Today, on the 27th of April, I complete four years of living in Canada. This adventure has given me crucial insights into thriving in a new environment and the transformative impact of adopting a growth mindset. Here are my three key learnings:
When I moved to Canada, I saw it as an opportunity to hit ‘refresh.’ I took this chance to reinvent both my personal and professional life. Before moving to Canada, I spent six years living in Nigeria. I loved the experience, but there was a lot to be desired. In short, my overall life there was quite ‘unwholesome.’
Once in Canada, I invested time and resources in upskilling, which helped me move into a career that I genuinely enjoy. I started reading quite a bit, learning a lot, and trying many things to become more productive, but the most significant unlocks have been meditation and running. All these small steps have added up to make my life more fulfilling and enriched.
Many new immigrants struggle to land their first jobs when they move to Canada. Most of them have the skills, but they lack “Canadian experience.” I’ve had those rejections too, and today I’m grateful for them.
“Do I really need a job in Canada?” I asked myself after all those rejections. Having lived in Nigeria and worked remotely with clients worldwide, I realized I could still thrive by working for clients outside Canadian borders. Embracing this new mindset, I went on UpWork and created a profile!
Within a couple of days, I had my first client from the West Coast, USA. And the rest, as they say, is history. I’ve never really worked for a Canadian corporation in all this time, and that’s quite good. I did have a couple of Canadian clients on Upwork, but that accounted for just 5% of my freelance earnings.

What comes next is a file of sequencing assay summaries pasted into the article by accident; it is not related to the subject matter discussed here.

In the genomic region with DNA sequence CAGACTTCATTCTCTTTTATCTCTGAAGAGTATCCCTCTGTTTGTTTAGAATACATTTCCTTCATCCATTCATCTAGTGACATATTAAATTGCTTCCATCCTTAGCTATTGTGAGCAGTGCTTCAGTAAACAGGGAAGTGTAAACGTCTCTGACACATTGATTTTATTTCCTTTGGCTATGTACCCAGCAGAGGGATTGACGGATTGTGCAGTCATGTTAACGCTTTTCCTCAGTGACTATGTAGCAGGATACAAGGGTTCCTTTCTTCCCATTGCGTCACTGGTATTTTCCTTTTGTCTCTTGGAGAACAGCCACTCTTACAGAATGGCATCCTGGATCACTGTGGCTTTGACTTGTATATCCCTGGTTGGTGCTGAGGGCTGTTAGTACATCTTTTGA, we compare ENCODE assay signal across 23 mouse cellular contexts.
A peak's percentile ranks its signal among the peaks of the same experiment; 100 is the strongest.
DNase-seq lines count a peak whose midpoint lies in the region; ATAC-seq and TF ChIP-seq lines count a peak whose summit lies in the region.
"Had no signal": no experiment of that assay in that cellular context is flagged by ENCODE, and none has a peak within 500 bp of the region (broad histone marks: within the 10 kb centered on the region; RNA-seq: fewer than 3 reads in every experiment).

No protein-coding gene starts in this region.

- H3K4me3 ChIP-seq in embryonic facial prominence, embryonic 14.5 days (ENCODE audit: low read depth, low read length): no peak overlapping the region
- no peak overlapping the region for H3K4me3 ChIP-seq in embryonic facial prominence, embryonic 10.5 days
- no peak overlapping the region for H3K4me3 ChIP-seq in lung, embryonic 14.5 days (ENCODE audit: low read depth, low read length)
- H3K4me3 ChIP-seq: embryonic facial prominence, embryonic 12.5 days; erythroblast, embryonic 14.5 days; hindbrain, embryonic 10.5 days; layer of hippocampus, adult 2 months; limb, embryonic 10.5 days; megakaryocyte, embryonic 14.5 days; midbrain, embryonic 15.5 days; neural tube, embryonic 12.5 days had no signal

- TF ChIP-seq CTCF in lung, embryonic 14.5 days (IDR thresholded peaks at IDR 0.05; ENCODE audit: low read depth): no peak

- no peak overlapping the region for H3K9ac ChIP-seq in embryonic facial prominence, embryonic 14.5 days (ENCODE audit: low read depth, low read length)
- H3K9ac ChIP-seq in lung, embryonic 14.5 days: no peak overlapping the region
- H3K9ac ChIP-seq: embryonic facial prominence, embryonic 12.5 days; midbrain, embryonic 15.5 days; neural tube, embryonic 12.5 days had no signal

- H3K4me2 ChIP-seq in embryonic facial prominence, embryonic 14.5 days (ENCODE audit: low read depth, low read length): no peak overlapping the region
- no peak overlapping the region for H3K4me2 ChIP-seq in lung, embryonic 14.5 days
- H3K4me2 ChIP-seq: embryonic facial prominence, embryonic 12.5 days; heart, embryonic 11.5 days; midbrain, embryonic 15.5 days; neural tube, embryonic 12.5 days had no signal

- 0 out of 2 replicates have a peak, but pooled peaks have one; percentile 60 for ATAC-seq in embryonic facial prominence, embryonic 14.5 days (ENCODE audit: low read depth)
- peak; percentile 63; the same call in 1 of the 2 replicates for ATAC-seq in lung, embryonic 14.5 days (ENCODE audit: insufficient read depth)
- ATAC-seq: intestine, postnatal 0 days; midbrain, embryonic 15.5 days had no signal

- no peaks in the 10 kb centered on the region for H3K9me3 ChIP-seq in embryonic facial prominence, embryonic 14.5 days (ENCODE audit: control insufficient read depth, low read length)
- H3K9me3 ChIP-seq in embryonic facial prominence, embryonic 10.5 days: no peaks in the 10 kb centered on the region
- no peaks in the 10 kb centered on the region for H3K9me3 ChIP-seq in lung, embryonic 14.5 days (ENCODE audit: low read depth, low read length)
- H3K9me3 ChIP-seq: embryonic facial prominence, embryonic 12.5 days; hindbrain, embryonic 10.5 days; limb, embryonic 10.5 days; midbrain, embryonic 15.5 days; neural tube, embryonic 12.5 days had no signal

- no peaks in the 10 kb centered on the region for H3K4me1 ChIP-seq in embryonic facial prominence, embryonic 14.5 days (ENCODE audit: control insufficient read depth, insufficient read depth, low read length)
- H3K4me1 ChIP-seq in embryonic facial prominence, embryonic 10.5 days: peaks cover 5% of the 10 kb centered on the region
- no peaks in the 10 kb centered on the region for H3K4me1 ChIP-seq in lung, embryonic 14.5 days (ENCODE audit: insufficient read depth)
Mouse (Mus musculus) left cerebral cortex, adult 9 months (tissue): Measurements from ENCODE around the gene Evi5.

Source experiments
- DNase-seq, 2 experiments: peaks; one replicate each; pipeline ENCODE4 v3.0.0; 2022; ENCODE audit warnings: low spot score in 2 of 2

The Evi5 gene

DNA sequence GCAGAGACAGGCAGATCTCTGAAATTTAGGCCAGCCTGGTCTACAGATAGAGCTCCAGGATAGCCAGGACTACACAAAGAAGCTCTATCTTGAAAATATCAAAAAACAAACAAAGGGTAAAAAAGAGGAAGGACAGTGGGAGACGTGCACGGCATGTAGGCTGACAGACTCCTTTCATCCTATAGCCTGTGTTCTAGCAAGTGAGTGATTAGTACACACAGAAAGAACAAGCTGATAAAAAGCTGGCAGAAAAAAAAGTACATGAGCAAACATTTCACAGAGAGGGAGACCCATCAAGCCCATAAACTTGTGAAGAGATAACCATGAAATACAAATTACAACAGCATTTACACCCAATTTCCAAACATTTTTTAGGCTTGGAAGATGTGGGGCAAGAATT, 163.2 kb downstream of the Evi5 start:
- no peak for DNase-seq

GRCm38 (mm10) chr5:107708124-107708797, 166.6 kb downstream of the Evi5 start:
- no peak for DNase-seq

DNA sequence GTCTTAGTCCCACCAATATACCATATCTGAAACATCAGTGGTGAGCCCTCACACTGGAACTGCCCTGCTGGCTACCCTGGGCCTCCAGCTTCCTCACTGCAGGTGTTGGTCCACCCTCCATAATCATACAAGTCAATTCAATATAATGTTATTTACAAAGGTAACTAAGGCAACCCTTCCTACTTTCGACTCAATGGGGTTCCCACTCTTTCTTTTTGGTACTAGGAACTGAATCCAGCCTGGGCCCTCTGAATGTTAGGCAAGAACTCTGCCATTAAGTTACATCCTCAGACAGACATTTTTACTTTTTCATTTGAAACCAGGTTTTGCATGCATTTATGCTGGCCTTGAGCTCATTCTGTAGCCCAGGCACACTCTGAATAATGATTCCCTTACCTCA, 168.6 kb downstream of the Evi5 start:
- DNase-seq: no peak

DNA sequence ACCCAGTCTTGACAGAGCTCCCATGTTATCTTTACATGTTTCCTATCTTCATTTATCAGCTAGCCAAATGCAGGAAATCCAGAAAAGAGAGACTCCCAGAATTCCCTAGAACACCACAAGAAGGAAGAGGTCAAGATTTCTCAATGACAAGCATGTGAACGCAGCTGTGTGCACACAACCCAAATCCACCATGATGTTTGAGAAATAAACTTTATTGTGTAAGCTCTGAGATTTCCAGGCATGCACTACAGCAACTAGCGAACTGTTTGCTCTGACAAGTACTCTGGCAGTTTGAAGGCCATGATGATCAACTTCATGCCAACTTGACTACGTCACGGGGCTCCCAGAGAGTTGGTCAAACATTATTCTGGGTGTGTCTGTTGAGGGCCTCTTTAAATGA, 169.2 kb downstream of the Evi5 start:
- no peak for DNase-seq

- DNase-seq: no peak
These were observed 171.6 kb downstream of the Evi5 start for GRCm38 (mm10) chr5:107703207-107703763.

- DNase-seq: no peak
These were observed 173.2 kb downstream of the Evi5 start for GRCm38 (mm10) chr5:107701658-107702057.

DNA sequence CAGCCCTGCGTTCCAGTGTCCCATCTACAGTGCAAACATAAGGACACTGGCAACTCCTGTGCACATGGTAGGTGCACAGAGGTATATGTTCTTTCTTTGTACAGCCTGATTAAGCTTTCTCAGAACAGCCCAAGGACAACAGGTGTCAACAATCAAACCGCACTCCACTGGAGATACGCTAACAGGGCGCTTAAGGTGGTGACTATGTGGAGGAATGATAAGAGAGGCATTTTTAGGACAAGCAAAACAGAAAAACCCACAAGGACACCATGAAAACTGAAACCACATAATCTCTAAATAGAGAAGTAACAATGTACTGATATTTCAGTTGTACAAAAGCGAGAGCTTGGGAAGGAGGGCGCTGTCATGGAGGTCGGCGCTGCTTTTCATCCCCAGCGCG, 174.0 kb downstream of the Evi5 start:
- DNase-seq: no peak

I always tell new immigrants — don’t think you’re moving to Canada; think you’re moving to the American time zones.
After a year of working on UpWork, one of my clients hired me full time. I have to admit my timing was right because the world opened up to remote workers after the pandemic. However, there were many fully remote companies in the US even before the pandemic.
Many new immigrants to Canada dream of owning a home and rush into mortgages they can’t afford. In cities like Toronto, it might make more sense to rent, especially in a rent-controlled building. I live in one of the most diverse neighborhoods of Toronto, in a beautiful 100-year-old rent controlled apartment, and I don’t mind being a ‘renter for life’ here.
Before committing to a mortgage, use tools like the New York Times’ rent or buy calculator to make an informed decision.
As I learned from the book The Wealthy Barber, a house is often considered the best investment simply because it’s the only investment people make.
By embracing a growth mindset and exploring opportunities beyond the usual path, you can overcome challenges and find success in your new life chapter in Canada (or any country for that matter).
A Non-Expert’s analysis, direct from practice The idea for this post struck me last evening while watching “The Wonderful Story of Henry Sugar.” Lately, and especially in the recent past, I find myself being asked two questions quite a lot: I’m not an expert on meditation. However, meditating regularly for the past four years and […]
In my first medium post, I wrote about the big transformation of becoming a morning person. At that time, I had made the switch to becoming a morning person but didn’t have a morning routine. In this post, I’ll delve into my morning routine. I’ve also realized nothing impacts my overall happiness like ‘my morning routine.’ […]